The Worst Question You Can Ask a Cinephile

Tips to nail the unanswerable.


Akos Peterbencze

3 years ago | 4 min read

Photo: Gerd Altmann on Pexels

There was a time before the Coronapocalypse when I used to go out and meet new people. It’s not my favorite thing to do. Socializing is like trying to hold your breath as long as you can but with opinions. Opinions are awkward, funny, and sometimes painful. I know people who lost great friends to opinions. They also function really well to scare women away.

At these social gatherings, a good icebreaker is to talk about movies. Everybody loves films, and those who don’t are hopefully having a good time behind bars. They are as evil as those who say they don’t enjoy music. If you accidentally meet one of them, the best thing to do is run as fast as you can.

I live for films, so I often use them to generate conversations even though I’m fully aware of “The Question” that is inevitable. When someone asks me, it immediately becomes clear that they don’t watch as many of them as I do. They believe there are only like a hundred of them out there and expect you to respond bearing that in mind. Here it is:

“What is your favorite movie?”

When I hear that question, all the confidence I managed to maintain up until that point evaporates from my body in a blink of an eye. I start sweating, my heartbeat increases, and I can barely breathe. I’m verging on a combination of a heart attack and a mental breakdown.

There are so many wrong answers. The Lord of The Rings or Amélie are great examples. But even a seemingly correct one like The Godfather can be counterproductive. Certain situations can determine a carefully thought-out response.

Remember, opinions are dangerous. Especially when you’re trying to impress a woman. Star Wars in that case won’t bring you any success, neither does Fight Club.

Assuming that she doesn’t have terrible taste, you might want to try Into the Wild, and that will set you up for a good night. If that’s not the case, Harry Potter and Forrest Gump are on the table too, just to be on the safe side. The Shawshank Redemption might be risky at that point.

With men, the equation is a lot simpler. You can choose any famous gangster flick, and if you want to seem a little bit more sophisticated than the vast majority, give a shot with Raging Bull or The Taxi Driver.

If you happen to be among intellectual males who drink expensive wine and handcrafted beer, you can try any Paul Thomas Anderson film, preferably There Will Be Blood. That’s an especially potent choice if they are also litterateurs.

In popular clubs and fraternity parties, choosing The Social Network might make you seem like a cool guy. They probably heard about David Fincher, but if you want to follow that up with a mention of the Zodiac or Se7en, you should make sure that they are, in fact, aware of his filmography. You don’t want to hit and miss.

House parties are minefields for people like me. If you’re only a guest who doesn’t know many of the other guests, you should talk to the host or the person who invited you before walking into a trap. Once, at a similar event, I mentioned Ben Affleck’s Gone Baby Gone to a girl, and she never spoke to me again. It was an excellent choice for the wrong person. I learned from my mistake.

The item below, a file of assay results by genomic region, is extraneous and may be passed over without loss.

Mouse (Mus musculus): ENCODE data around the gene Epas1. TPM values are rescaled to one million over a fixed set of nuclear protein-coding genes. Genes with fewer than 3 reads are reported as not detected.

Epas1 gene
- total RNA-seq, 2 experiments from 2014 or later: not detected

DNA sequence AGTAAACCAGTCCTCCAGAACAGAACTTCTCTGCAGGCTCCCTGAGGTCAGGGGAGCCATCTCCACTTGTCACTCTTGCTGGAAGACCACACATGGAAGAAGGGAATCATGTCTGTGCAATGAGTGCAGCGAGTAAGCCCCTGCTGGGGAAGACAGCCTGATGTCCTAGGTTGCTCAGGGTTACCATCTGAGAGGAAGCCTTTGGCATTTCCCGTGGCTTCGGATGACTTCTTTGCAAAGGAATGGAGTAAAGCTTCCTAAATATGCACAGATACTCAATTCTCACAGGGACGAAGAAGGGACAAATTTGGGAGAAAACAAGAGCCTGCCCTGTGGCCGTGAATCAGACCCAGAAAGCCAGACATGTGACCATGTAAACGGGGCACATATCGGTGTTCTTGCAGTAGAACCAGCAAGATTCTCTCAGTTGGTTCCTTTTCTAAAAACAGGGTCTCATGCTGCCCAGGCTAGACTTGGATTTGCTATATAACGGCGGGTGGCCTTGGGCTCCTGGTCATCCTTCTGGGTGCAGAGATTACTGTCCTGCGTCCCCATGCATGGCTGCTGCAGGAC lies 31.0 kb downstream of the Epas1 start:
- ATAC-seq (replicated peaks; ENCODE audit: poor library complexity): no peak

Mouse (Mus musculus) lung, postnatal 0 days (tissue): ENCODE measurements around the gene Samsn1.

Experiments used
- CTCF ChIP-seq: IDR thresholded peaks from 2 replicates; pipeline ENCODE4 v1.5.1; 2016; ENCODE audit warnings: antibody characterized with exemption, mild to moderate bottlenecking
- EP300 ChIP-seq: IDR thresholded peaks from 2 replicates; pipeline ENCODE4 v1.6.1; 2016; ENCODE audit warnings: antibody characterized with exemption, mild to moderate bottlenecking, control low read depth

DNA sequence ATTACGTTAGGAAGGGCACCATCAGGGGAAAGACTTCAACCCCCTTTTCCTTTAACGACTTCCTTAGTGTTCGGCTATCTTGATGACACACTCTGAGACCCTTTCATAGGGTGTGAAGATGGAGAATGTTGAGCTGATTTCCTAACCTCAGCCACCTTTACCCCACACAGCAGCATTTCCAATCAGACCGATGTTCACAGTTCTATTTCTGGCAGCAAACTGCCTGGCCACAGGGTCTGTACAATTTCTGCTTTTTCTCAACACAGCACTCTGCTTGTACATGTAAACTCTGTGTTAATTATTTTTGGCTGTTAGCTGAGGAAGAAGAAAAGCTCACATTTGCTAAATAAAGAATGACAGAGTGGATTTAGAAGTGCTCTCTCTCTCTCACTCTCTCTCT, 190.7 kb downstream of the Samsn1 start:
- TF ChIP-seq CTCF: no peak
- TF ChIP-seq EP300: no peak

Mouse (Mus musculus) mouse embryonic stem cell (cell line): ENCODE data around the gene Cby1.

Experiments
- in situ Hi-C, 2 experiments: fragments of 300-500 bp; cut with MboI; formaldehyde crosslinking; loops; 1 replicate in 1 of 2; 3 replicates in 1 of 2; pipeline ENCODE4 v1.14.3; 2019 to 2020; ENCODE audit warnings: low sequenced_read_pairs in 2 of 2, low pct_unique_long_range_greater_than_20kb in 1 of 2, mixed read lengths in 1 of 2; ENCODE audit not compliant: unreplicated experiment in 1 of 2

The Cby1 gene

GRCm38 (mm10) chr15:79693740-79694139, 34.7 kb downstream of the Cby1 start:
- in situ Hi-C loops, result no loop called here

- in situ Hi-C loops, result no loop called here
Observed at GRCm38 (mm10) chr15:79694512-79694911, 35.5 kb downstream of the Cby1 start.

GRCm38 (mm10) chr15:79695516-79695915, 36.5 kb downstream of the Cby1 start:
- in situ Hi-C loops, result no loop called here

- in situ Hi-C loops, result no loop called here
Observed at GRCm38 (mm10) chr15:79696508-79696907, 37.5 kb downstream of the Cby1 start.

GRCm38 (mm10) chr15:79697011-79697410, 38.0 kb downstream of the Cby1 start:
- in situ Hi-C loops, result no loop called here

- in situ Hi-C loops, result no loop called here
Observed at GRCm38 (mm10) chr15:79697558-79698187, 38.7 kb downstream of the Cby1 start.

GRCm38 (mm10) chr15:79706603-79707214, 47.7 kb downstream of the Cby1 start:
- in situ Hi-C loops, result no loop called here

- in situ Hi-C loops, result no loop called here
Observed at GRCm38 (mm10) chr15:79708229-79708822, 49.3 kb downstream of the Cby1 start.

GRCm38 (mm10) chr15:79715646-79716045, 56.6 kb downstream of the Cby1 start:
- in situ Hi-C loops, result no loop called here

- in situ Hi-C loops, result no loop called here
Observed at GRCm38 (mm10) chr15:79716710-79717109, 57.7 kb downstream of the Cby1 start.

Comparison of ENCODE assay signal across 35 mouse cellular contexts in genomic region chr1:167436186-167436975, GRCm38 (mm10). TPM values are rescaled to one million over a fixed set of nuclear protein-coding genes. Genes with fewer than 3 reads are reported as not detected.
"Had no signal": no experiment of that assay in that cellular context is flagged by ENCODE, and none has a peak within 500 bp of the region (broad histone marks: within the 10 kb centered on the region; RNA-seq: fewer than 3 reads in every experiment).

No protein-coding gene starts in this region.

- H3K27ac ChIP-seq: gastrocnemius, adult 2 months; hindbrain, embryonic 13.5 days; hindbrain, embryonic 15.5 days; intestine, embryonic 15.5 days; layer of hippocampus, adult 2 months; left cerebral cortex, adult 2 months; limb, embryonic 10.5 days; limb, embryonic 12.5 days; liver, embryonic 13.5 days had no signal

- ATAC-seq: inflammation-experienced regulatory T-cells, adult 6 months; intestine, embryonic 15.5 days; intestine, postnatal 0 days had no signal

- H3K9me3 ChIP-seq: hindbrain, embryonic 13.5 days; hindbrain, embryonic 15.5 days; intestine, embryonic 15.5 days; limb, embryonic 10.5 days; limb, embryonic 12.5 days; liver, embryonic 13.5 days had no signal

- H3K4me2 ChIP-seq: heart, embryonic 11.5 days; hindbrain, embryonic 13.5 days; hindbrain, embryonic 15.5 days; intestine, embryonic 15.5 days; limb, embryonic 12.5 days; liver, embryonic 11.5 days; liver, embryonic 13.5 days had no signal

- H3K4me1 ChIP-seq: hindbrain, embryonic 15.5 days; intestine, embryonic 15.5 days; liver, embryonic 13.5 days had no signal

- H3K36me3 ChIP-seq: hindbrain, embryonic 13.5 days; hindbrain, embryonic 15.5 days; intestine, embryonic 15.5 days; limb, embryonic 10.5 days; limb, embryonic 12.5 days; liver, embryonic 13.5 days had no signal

Photo: Lucas Pezeta on Pexels
Photo: Lucas Pezeta on Pexels

If you find yourself in the company of a group of people who pop pills like Tic Tacs, Fear and Loathing in Las Vegas is always a winner. You might score some points with Trainspotting too, but make sure they aren’t British.

If you’re in a situation where you realize that the majority of the dudes and chicks around you are considerably younger, let’s say in their early 20s, you can choose anything from the Marvel or DC universe. Just be aware that some of them will grow invisible horns and devil eyes by hearing the name of Christopher Nolan and The Dark Knight. The chance is relatively low for that, and most of them will come close to an orgasm when you pronounce his name, but it’s always better to watch out for enthusiastic haters.

These days people tend to be more pretentious than ever, so if you want to please them out of necessity for getting a job offer, for example, bring up the Safdie brothers, and explain how they’ll become the Coens of their generations. If you feel that they look at you as a snob, you can save the day by mentioning Anthony and Joe Russo and how they built a multibillion-dollar empire portraying The Avengers.

Whatever you do, never say that Casablanca or Citizen Kane is your favorite movie. They’ll know instantly you’re a liar. If you decide to take a risk and go with Tarantino, you can say Pulp Fiction but never Reservoir Dogs because people will feel that you’re just pissing against the wind on purpose. Anything from Fincher is good unless it’s the Panic Room or Alien 3.

Now that we went through some essential options, you can get out there and put this knowledge to good use. Remember: stay calm, breathe, and never mention Rian Johnson or Lars von Trier, and everything is going to be alright.

Good luck, champ!

More Inadvisable picks: Joker, The Shining, Interstellar, Fast & Furious, The Big Lebowski, Jurassic World, The English Patient, 2001: A Space Odyssey, and for the love of God, not The Last Jedi.

More Recommended picks: The Truman Show, Unbreakable, No Country for Old Men, Goodfellas, Heat, Intouchables, Terminator 2, or the ultimate favorite Die Hard.

Akos Peterbencze is a freelance writer who writes about pop culture, mental health, and true crime. Find more of his articles on Medium or email him.


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Akos Peterbencze

Freelance Writer. The Weakest Superhero. Saving the world through pop culture, mental health, and true crime. Be my ally:







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